Our love of books and our desire to push back against “media fanaticism,” plus our fascination with the exciting hybrid, collaborative forms that may come out of very messy media change led directly to the Open Book exhibition, which ran at Eastern Michigan University’s (EMU) University Gallery from April 5-June 15, 2010.

When we began curating the exhibition we asked ourselves: what sorts of objects can books be? Despite—or maybe in reaction to—the recent claims that print is dead, designers and artists have embarked upon a passionate exploration of books as physical objects, as hybrids of physical and digital media, and through digital media alone—just as Thorburn and Jenkins argue! We chose work for the Open Book exhibition that both probes the relationships between the materiality and the demate­rialization of the book, and that foregrounds the relationships between the form of an object and the information it delivers.

Loosely defining books as objects that organize written, verbal or visual content into two or more sections, the goal of our exhibition was to encourage exploration of the unconventional forms books might take (fig. 1). Our definition of books seems to suggest that anything can be a book, but we certainly didn’t curate that way. Ryan Molloy and I had something else in mind that delimited this definition. The word “book” suggests some common terms: printed, bound, glued, sewn, illustrated, written, hinged, fastened and so on. Books have structural components such as words, im­ages, pages, sections, signatures, indices and volumes. Content is important: written or illustrated content, narra­tive content, a record, a list or a register. The pieces in the Open Book exhibition that seem to embrace “it’s a book because we call it a book” retain characteristics that are found in traditional book terms and structures.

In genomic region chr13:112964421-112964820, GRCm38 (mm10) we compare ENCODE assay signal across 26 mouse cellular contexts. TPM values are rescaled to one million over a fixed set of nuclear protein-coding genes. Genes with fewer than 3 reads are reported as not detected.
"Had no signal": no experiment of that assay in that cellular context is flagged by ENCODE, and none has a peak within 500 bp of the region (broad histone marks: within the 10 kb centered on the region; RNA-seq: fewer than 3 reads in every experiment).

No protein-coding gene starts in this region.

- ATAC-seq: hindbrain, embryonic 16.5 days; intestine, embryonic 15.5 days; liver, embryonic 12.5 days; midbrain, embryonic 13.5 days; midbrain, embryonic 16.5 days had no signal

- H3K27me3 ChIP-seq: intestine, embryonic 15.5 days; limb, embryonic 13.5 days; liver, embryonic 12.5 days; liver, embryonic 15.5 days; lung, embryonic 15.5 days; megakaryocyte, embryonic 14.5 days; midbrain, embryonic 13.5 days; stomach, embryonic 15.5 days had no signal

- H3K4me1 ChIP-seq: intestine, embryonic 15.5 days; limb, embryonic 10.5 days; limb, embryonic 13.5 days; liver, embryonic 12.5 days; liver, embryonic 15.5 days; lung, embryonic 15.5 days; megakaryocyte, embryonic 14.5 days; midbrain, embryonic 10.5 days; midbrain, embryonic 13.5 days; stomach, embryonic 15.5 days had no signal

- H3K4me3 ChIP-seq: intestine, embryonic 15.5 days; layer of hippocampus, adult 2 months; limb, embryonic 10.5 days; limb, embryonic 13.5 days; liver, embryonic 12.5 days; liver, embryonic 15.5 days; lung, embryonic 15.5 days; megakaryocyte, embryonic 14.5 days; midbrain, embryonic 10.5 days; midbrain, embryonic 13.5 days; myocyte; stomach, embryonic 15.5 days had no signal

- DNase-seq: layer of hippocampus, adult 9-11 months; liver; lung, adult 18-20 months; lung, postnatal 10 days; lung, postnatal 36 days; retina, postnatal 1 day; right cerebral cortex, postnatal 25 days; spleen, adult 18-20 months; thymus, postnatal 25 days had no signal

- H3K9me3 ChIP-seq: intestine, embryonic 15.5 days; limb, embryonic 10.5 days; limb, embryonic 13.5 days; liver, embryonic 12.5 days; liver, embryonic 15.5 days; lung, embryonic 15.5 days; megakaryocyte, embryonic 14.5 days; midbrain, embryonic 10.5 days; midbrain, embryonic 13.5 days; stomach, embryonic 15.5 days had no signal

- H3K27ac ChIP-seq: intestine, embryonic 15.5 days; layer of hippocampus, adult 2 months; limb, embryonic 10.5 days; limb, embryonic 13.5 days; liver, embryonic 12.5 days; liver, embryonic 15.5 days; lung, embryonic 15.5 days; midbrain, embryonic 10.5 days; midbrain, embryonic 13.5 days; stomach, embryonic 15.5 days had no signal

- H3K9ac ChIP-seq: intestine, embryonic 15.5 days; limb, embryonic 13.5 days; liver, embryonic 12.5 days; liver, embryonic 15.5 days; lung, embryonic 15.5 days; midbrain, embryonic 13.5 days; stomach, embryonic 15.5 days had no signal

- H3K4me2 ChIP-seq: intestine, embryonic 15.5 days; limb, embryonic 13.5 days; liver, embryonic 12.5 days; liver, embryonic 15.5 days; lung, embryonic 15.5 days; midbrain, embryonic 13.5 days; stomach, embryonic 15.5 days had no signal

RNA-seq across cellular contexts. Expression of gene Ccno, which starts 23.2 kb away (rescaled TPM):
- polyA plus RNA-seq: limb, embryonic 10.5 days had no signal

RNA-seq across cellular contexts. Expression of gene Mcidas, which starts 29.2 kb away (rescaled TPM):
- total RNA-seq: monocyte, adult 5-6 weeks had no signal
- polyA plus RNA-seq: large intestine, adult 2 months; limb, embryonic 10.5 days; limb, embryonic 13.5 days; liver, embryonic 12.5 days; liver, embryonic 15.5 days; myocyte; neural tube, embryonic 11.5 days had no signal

figure 1
The Open Book Project
Gallery Photos, Open Book, University Gallery, Eastern Michigan University, April 5-June 15, 2010

Chris Baker’s Murmur Study (fig. 2) monitors Twitter and prints tweets that have emotional utterances, such as argh, meh, grrrr, oooo, ewww. The tangled piles of printer paper can be seen as a contem­porary scroll, a printed register on paper. Susan Carr’s China and White (fig. 3), two pieces that document her life experiences,are sewn or bound and contain text. Ariel Malka’s Javascriptorium and Babel Tower (fig. 4) are digital adaptations of “the book.” In Javascriptorium, we “read” lines of text from a moving 3-D rendering that’s projected onto a 2-D space instead of reading lines of text on a page. We see the ancient Hebrews wandering in the desert as text from Exodus, for example, in a projected, scroll-like format.

figure 2
Christopher Baker, Murmur Study
Christopher Baker, Murmur Study, live Twitter feed, thermal printers, custom hardware, dimensions variable

Susan Carr, China
Susan Carr, China, wire, paper, pencils, jade, metal, found objects, 63" x 6.25" and White, wire, wood, paper, ink, string, 21" x 5.5"

Ariel Malka, Javascriptorium and Babel Tower
Ariel Malka, Javascriptorium, video
dimensions variable (left) and Babel Tower, iPhone/iPod touch app, 3.4" x 2.4" (right)